"We need to engage NZOA to broaden the availability of funding for commercially attractive genres - with genres that demonstrate the greatest commercial potential - drama, comedy, entertainment and popular factual. Only about 50 per cent of NZOA's total awards support peak programming across these categories," the broadcaster said. "There remains the risk of misalignment between the programming objectives of NZ On Air with the commercial objectives of TVNZ."

A well-placed source familiar with government processes was "baffled" by the wording of the statement of intent which goes against all the requirements, but a source familiar with TVNZ thinking said there was nothing unusual in the statement.

The upshot is that TVNZ says it gets the biggest audiences so should get more cash. But money is allocated for ideas, not for a straight mathematical calculation on dollars spent per view. If the notion went ahead it would limit the number of gatekeepers for ideas and seriously damage TV3 which relies on access to keep up its local content. If you go down that route you might as well do away with NZ on Air and its central role in the television industry.


Broadcasting is a low priority in government which appears to be leaving it to the market to decide what sort of services are available. The anomaly is that the state - in the form of TVNZ - is a significant player in the broadcasting market so taxpayers, as well as consumers, have a stake in the future. The statement of intent makes it clear that TVNZ wants to maintain its mass audience by "forming strategic relationships with both local and international content rights holders". TVNZ says that to mitigate the risks of developing digital media it would pursue growth in its pay channel business and optimise the commercial rights it has secured with multi-channel distribution strategies, and sees a role in pay TV. Which may well include nz, though TiVo is now essentially a dead duck. The future for the state broadcaster may include Freeview, and other digital operations like Heartland Channel and Kids TV are now entwined with Sky TV.

This fundamental strategic relationship has been kept secret by the two companies with no explanation from politicians. Meantime the Government has rejected concerns about Sky's growing dominance. At one time TVNZ was one of Sky's harshest critics, though that criticism has largely died away since the Government brokered a deal that has led to TVNZ and Sky working more closely together.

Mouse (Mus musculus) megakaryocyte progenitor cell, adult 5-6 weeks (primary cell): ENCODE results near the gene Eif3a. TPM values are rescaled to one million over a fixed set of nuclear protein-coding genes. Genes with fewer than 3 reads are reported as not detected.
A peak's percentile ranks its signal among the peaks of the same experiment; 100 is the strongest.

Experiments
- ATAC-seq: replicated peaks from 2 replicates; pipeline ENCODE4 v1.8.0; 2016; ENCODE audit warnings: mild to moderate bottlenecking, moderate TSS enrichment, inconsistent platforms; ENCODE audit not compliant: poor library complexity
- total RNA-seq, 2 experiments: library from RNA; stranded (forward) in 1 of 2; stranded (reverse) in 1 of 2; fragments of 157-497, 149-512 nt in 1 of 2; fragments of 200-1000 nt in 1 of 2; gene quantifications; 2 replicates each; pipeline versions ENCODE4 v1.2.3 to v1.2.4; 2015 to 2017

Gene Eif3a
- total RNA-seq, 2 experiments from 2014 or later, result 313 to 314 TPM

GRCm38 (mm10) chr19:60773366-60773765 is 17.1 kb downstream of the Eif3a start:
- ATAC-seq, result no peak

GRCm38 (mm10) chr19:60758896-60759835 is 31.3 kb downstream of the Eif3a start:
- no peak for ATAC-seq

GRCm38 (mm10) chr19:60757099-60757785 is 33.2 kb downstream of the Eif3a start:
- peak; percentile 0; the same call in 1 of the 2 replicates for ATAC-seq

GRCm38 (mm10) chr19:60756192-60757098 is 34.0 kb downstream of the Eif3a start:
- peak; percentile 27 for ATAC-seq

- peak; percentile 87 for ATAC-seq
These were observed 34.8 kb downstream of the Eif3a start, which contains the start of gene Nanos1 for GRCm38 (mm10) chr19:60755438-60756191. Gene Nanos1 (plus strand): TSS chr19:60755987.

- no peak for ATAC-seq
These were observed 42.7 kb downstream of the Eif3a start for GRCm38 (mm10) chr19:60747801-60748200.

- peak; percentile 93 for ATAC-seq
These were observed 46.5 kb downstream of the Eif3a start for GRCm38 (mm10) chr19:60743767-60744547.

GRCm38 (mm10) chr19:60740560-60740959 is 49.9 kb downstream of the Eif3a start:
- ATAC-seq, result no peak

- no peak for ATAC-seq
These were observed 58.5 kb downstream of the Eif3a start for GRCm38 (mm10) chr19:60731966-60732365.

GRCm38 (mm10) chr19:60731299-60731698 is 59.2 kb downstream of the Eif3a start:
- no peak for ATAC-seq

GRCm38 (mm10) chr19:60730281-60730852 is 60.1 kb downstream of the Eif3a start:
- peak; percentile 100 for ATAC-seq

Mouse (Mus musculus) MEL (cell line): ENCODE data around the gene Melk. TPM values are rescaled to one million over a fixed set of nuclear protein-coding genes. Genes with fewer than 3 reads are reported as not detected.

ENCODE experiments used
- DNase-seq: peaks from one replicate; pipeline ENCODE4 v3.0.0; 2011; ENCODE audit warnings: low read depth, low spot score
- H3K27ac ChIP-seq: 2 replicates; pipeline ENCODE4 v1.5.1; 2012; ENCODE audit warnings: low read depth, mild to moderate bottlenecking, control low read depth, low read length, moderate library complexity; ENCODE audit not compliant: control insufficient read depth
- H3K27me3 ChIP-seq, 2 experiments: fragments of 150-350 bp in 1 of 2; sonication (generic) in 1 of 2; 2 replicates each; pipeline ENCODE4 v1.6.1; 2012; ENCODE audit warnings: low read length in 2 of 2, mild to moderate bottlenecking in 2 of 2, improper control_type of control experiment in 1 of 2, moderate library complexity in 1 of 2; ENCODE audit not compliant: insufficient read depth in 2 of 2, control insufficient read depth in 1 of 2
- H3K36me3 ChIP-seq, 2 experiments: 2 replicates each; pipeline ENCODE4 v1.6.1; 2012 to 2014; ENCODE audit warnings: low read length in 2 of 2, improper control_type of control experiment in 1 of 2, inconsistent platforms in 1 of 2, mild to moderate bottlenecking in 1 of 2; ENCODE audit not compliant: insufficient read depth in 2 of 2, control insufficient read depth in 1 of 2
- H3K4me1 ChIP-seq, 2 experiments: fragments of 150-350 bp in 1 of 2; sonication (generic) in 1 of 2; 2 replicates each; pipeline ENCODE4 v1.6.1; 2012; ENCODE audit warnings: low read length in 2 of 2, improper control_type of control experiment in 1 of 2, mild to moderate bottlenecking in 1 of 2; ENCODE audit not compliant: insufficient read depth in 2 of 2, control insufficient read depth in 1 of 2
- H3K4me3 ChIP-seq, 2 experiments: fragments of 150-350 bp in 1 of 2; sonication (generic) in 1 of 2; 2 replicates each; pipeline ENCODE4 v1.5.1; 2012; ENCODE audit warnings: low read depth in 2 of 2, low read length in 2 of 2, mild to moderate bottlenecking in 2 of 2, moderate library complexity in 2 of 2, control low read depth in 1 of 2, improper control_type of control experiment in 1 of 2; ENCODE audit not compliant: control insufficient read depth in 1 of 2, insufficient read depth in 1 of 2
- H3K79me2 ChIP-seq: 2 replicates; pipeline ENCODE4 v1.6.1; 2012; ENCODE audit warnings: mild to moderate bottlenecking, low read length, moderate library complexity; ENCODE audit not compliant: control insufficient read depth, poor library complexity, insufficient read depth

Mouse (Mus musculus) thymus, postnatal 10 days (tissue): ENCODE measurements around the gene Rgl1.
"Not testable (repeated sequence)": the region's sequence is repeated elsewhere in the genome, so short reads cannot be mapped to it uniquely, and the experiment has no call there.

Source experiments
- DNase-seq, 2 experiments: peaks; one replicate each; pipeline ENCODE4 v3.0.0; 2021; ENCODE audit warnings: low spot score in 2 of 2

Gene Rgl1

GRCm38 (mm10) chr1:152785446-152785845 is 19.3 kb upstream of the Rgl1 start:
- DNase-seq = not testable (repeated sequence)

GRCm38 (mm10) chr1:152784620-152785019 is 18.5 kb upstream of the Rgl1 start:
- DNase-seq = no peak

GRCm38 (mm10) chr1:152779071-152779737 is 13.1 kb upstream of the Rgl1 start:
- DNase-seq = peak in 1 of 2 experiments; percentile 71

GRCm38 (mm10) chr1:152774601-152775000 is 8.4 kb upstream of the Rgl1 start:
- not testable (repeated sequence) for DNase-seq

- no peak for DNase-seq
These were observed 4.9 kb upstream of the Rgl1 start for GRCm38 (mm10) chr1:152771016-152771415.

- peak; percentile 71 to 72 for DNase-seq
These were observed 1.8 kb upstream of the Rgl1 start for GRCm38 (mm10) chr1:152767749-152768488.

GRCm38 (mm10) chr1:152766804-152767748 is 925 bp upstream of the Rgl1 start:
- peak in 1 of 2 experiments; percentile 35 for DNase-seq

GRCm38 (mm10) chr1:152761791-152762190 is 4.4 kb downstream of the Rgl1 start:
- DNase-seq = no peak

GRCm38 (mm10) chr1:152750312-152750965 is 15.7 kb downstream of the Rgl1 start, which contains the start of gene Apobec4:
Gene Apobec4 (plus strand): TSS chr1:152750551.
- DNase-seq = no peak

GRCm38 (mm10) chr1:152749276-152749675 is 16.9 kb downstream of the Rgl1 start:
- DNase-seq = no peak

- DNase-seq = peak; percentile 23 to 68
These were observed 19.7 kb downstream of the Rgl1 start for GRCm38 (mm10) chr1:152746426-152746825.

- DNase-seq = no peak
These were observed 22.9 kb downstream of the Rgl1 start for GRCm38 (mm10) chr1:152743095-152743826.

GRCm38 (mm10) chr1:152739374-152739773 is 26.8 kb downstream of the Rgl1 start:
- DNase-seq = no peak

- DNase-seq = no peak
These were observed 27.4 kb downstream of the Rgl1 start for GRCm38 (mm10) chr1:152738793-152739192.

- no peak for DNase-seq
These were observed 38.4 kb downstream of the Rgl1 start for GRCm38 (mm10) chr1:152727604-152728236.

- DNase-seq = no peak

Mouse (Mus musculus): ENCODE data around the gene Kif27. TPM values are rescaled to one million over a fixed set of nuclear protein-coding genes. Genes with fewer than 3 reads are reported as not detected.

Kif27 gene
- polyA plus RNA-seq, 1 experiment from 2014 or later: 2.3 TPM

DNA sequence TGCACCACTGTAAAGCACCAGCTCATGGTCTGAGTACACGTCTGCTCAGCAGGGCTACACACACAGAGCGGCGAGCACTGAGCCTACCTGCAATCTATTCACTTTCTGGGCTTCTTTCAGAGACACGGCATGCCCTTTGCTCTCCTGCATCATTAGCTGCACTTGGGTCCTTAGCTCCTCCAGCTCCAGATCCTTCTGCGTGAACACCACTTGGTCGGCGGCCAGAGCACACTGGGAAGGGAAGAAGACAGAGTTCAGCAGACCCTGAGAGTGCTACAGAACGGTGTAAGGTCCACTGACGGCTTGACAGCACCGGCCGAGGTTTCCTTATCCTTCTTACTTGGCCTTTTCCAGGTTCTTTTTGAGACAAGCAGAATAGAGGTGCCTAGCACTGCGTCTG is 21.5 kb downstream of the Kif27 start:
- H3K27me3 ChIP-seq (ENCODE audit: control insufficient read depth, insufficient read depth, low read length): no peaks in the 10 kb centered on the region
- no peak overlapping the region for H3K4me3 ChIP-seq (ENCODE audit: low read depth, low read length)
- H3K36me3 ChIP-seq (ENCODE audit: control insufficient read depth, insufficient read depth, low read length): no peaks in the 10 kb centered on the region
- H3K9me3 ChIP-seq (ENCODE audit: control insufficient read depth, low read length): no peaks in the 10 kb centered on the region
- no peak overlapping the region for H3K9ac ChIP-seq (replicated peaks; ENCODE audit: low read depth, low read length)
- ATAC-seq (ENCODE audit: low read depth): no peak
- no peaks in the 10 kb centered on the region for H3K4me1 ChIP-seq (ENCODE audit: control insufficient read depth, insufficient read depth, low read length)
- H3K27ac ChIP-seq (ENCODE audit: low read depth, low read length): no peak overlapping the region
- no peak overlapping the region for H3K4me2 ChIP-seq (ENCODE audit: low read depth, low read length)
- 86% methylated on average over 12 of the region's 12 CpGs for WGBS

An indication of just how much these two are hand-in-hand may be apparent with the publication of a study by the Commerce Commission about ultra fast broadband examining if there are any barriers to uptake for UFB. One of the key issues in that study will be content - and Sky's hold on content is under scrutiny. So does the state broadcaster still have concerns about the dominance of Sky TV now that Sky is a major strategic partner? One of the allegations against Sky is that its hold on content and lack of transparency will discourage new internet TV providers that are the engine for UFB uptake. It may be that the Government is right and there is no need to be concerned about uptake or market dominance issues. It may be that we will be well served and one day have a number of global internet TV channels. TVNZ - like Sky - has an interest in reducing the number of new domestic players in the pay TV market and limiting their access to content. It may be these are some of the strategic issues affecting the future of New Zealand television that are being talked about behind the scenes between the state broadcaster and the pay TV monopoly. In most countries the whole process would be open and transparent.

- NZ Herald

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John Drinnan has been a business journalist for twenty years, he has been editor of the specialist film and television title "Screen Finance" in London, focussing on the European TV and film industry. He has been writing about media in New Zealand since the deregulation of the television industry in the late 1980s.

Read more by John Drinnan